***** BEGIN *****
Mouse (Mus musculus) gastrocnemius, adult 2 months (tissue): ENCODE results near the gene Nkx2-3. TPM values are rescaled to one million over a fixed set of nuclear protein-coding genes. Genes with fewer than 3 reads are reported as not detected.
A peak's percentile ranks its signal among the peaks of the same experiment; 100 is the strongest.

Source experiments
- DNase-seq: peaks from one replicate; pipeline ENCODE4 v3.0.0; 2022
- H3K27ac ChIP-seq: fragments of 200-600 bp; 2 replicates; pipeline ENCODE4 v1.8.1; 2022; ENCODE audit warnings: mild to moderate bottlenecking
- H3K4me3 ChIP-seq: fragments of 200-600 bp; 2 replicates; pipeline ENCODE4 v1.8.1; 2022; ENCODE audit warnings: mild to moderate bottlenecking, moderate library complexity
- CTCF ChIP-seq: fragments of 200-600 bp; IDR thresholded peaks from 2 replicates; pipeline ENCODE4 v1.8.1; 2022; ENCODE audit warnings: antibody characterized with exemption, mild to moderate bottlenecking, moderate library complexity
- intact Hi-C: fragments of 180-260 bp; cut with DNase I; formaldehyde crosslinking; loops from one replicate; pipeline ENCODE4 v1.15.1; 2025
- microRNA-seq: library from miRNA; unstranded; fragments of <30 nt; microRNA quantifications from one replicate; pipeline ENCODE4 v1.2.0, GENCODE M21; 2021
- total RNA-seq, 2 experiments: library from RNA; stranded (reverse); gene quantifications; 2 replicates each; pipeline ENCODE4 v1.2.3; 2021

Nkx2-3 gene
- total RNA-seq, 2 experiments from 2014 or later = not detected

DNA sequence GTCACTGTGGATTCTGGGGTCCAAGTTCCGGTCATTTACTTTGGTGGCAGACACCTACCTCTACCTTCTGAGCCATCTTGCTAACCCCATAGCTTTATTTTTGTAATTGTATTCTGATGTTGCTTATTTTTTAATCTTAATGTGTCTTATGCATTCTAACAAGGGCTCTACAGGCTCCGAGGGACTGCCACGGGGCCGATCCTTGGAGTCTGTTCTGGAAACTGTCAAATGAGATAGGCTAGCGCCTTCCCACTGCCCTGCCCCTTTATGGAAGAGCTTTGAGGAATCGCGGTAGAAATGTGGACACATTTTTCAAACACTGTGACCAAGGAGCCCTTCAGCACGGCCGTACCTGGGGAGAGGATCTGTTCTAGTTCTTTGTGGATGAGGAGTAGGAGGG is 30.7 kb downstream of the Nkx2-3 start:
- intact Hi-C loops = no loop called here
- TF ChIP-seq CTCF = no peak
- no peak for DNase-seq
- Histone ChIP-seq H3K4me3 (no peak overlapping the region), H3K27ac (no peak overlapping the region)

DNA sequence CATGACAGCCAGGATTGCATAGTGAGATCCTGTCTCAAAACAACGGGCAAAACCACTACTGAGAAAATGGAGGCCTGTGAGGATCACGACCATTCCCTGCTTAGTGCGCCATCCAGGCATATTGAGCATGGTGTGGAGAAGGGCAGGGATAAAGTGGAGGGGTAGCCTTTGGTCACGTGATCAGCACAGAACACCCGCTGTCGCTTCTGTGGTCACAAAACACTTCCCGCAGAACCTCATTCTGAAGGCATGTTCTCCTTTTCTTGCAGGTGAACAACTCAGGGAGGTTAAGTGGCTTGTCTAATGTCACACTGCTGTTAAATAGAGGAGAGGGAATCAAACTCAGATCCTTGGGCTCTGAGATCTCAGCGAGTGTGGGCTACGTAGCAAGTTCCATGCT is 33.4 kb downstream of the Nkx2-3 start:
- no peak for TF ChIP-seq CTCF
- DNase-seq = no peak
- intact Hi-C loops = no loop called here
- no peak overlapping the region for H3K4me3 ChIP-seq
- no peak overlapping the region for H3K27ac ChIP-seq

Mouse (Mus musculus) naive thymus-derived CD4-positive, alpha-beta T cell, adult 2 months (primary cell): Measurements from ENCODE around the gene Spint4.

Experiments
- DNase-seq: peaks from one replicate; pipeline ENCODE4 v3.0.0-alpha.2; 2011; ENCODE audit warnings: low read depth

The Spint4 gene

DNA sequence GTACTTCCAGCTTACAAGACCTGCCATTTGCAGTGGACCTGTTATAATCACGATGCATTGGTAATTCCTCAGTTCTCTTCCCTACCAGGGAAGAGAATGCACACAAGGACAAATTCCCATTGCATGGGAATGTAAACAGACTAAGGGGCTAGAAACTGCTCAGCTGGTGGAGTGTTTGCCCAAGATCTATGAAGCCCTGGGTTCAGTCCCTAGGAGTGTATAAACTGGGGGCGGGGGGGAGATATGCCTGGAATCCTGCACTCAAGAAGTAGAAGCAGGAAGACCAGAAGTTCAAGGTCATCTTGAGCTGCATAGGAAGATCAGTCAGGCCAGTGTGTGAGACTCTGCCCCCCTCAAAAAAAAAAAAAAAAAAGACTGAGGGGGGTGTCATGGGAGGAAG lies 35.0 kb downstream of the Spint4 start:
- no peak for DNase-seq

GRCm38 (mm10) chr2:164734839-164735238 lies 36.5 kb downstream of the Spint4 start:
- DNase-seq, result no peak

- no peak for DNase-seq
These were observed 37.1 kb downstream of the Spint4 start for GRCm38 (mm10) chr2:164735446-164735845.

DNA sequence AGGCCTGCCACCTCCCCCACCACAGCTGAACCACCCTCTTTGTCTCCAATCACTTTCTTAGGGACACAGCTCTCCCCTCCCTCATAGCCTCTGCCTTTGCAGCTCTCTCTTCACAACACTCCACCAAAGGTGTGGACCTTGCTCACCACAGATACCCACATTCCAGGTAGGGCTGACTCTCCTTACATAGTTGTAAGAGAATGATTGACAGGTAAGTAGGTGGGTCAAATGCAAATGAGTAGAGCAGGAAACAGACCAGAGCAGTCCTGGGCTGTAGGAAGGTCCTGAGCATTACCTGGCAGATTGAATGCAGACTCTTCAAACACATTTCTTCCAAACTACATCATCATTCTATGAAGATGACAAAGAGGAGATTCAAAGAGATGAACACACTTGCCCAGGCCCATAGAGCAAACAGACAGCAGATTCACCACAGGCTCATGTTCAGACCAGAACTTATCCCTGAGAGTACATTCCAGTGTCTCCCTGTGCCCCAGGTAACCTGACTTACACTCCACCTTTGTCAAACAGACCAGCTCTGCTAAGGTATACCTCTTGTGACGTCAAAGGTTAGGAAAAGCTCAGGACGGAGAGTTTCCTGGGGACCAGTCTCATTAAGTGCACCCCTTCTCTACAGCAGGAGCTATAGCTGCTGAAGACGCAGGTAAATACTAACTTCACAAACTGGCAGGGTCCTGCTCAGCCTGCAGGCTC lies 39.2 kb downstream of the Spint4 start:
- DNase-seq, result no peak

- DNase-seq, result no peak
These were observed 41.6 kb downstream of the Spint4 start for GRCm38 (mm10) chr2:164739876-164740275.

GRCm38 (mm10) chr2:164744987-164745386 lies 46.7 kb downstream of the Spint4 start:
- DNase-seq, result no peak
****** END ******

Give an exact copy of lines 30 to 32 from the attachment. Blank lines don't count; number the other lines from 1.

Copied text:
GRCm38 (mm10) chr2:164734839-164735238 lies 36.5 kb downstream of the Spint4 start:
- DNase-seq, result no peak

- no peak for DNase-seq